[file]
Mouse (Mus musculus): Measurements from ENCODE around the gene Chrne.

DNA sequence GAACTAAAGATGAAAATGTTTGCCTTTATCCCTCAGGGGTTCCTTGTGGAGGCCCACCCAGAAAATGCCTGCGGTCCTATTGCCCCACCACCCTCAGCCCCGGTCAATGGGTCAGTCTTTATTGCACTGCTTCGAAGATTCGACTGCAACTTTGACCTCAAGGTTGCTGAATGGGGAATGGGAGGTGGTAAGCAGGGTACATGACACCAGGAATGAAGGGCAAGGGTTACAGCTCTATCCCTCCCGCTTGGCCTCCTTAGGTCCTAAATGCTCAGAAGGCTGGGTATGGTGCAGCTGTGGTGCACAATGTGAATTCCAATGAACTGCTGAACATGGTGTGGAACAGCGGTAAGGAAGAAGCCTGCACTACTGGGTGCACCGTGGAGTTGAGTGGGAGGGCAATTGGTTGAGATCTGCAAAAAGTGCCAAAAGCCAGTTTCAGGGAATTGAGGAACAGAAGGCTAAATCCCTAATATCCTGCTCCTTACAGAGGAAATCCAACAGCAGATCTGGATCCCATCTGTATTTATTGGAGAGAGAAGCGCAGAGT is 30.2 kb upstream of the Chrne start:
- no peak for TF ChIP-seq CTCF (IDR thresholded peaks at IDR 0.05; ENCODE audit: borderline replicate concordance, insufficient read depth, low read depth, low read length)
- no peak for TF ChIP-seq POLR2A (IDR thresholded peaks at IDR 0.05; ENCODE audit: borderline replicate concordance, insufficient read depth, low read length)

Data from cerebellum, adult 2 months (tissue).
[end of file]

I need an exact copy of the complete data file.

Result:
Mouse (Mus musculus): Measurements from ENCODE around the gene Chrne.

DNA sequence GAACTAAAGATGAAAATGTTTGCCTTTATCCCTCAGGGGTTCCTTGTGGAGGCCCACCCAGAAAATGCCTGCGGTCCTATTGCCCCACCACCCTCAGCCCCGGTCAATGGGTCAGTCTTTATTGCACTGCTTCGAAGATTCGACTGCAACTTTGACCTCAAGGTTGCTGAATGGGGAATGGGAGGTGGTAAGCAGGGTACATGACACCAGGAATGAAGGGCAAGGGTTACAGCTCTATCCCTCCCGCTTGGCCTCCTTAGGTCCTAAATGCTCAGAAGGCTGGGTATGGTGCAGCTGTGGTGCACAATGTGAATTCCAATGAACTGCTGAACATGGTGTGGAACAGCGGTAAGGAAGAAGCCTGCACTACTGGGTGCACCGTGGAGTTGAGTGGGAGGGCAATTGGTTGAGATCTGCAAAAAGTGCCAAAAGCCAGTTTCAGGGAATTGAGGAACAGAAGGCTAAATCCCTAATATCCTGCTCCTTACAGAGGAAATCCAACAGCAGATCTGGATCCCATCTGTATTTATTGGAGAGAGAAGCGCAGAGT is 30.2 kb upstream of the Chrne start:
- no peak for TF ChIP-seq CTCF (IDR thresholded peaks at IDR 0.05; ENCODE audit: borderline replicate concordance, insufficient read depth, low read depth, low read length)
- no peak for TF ChIP-seq POLR2A (IDR thresholded peaks at IDR 0.05; ENCODE audit: borderline replicate concordance, insufficient read depth, low read length)

Data from cerebellum, adult 2 months (tissue).